The data pertaining to the antimicrobial potential of the different concentrations of mouth is presented in appendix 7.2. Half the concentrations, 100%, 80% and 60%, were effective in inhibiting bacteria growth within the plates. However the other half, 40%, 20% and 0% were ineffective in inhibiting the microbial growth within the plate. In the three concentrations that showed definitive zone of inhibition, the higher the concentration the wider the zone of inhibition was. The widest zone of inhibition was the 100% mouthwash which had an average of 0.834mm zone of inhibition while the smallest was 60% which had an average of 0.43mm zone of inhibition. Discussion. E Coli was used due to it being a pathogenic bacteria that can also be airborne and enter the body through the mouth. E Coli, has similar characteristics and properties to other bacteria. It is a prokaryotic microorganism which means that it is a uni-cellular organism that has a cell membrane to maintain structure and protect the cell’s contents against mechanical stress. Listerine is on the acidic side of the pH Scale with a pH of 4.3, diluting it with water, with a pH of 7.5, (Dr H.K 2014) neutralizes the solution to a certain degree, depending on the ratio of water to mouthwash. With 100% Mouthwash, the solution is not diluted with any water making it the strongest solution. This means the alcohol within the mouthwash is at full strength and can subsequently dissolve the bacteria’s cellular membrane, denature the proteins responsible for function and cause the hydrophobic lipids to freely dissolve and rupture the bacteria. (Claudia Gutierrez 2014) The 80% and 60% percent followed this trend. As they had more water in them, they became weaker and therefore their zone of inhibition was much smaller than that of the 100% The 40%, 20%, and 0% did not post results as they were oversaturated with water. There was an imbalanced ratio between water and alcohol within the mouth wash. This meant that the water would have nullified the alcohol’s effect and would have no allowed any of the alcohol to break down any of the cell membrane of the bacteria and in turn showed no zone of inhibition. However, that may be an 20% and 40% may be an anomaly as results seen in other studies where Listerine was tested showed that there were zones of inhibition, (Parkar SM, Thakkar P, Shah K, 2013). A possible cause for this deviation may be placing the filter paper onto the agar plate with inadequate amount of solution, leading to no solution going the bacteria and therefore no results. However, they did not use the exact same amount of solution. The solution made in the experiment was of 3mL, but in the article it showed that they used 10mL. Evaluation. The experiment conducted was under fair conditions. The plates were placed in all at once and taken out and examined all at once. The experiment had supported the hypothesis originally stated. However, the results were not consistent with other studies done by (Parkar SM, Thakkar P, Shah K 2013) where their 20% posted results of zone of inhibition. This may be due to error human error during the plating stages or a difference in method as they used 10mL of solution with different percentages of each. Improvements could be imposed for more appropriate results for future testing, such as timing how long each filter paper is soaked in solution or changing the solution concentration to a much larger volume to see full effect of solution.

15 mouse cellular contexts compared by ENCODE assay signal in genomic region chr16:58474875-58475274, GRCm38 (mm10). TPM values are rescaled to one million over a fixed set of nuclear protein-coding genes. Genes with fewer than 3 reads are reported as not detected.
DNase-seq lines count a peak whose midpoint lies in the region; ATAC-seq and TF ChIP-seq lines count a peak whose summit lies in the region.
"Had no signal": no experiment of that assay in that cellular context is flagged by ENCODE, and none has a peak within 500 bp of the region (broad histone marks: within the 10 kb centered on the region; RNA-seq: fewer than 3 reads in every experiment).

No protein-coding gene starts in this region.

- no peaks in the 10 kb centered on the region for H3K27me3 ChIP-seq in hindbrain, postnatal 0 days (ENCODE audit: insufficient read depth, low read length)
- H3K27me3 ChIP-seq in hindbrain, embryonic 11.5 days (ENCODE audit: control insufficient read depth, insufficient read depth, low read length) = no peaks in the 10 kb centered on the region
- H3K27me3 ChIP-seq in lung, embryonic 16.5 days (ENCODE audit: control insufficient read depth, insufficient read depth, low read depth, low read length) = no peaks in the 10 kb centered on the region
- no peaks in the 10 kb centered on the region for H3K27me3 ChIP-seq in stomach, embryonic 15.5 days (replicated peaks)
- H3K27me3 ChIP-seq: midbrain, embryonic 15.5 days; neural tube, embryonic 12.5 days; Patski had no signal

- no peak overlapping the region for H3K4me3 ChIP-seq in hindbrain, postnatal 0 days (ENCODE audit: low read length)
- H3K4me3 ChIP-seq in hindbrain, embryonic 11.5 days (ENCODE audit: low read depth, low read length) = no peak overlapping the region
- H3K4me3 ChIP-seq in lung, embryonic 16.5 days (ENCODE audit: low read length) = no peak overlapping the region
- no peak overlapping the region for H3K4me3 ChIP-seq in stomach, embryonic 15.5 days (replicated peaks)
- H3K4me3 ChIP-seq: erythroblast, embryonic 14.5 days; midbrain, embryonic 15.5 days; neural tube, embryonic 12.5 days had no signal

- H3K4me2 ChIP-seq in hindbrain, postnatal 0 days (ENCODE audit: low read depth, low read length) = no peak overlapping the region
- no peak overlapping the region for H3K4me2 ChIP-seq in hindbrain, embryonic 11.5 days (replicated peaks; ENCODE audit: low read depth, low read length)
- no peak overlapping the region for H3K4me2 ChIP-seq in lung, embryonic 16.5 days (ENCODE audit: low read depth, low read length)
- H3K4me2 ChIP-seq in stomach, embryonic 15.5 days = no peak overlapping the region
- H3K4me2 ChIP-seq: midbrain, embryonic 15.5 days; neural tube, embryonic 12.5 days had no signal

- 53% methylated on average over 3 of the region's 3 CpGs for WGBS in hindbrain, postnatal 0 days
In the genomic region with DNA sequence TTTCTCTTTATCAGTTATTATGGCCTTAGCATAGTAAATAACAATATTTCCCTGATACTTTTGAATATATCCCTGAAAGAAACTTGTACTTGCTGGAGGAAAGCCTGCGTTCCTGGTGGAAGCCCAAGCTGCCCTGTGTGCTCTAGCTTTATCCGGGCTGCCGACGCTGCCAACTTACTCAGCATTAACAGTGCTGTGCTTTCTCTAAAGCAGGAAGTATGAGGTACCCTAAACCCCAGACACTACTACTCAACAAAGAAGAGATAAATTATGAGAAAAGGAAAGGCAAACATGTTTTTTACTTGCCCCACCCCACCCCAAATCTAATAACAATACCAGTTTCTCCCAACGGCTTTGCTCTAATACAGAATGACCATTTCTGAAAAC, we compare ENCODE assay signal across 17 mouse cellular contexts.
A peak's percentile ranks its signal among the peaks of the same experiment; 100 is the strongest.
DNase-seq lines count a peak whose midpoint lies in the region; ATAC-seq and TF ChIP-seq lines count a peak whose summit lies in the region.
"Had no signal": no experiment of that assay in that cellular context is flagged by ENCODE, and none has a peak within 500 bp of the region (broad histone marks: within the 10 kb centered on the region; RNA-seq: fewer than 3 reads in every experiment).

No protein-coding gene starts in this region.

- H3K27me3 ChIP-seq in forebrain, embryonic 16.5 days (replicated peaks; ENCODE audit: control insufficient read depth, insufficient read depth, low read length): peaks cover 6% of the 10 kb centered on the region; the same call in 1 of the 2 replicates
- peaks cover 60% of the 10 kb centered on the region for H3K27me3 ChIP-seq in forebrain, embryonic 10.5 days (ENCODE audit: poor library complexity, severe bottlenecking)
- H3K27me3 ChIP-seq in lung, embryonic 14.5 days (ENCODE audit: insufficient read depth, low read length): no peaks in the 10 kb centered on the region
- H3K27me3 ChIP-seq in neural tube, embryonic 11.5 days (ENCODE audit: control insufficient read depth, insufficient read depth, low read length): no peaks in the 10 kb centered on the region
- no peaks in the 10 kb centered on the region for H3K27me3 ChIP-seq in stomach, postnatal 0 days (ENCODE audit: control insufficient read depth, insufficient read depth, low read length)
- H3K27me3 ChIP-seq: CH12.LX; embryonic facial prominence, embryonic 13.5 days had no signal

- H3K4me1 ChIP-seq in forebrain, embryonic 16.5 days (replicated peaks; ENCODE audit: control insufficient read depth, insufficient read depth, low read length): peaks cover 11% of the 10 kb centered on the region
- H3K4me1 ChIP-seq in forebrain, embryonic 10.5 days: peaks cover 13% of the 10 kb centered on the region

Appendix 7.1 Zone of inhibition with different concentrations of mouth wash

Figure 1, The zone of inhibition in relation with the alcohol concentration in the mouthwash. Figure 2. Raw data table

Raw Data Table

Concentration %Alcohol in 3ml Solution

100%

80%

60%

40%

20%

0%

 

0.9

0.7

0.5

0

0

0

 

0.8

0.6

0.4

0

0

0

 

0.8

0.7

0.4

0

0

0

Average

0.834

0.67

0.43

0

0

0

Acknowledgements M.J Farabee. 18/5/2010 Cell Division: Binary Fission and Mitosis (http://www2.estrellamountain.edu/faculty/farabee/biobk/biobookmito.html) Science Daily. 2013 Pathogen http://www.sciencedaily.com/articles/p/pathogen.html

Dr. Claudia Gutierrez-Mazzotti University of California 2014 How does alcohol kill bacteria. http://www.scienceline.ucsb.edu/getkey.php?key=2160

McCullough MJ, Farah CS, Melbourne Dental School, 2008 The role of alcohol in oral carinogensis with particular reference to alcohol containing mouth washes. http://www.ncbi.nlm.nih.gov/pubmed/19133944

WebMD 29/5/2012 E. Coli Infections from Food or Water. http://www.webmd.com/a-to-z-guides/e-coli-infection-topic-overview

Sujal M Parkar, Prateek, Thakkar, Kavan Shah, University Research Journal of Denistry. 2013 Antimicrobial activity of four commercial available mouthwashes against streptococcus Mutans: An in vitro study. http://www.urjd.org/article.asp?issn=2249-9725;year=2013;volume=3;issue=3;spage=108;epage=112;aulast=Parkar#top

Dr. Harold Katz, 2014, Is the acid in your mouthwash eroding your tooth enamel? http://www.therabreath.com/mouthwash.html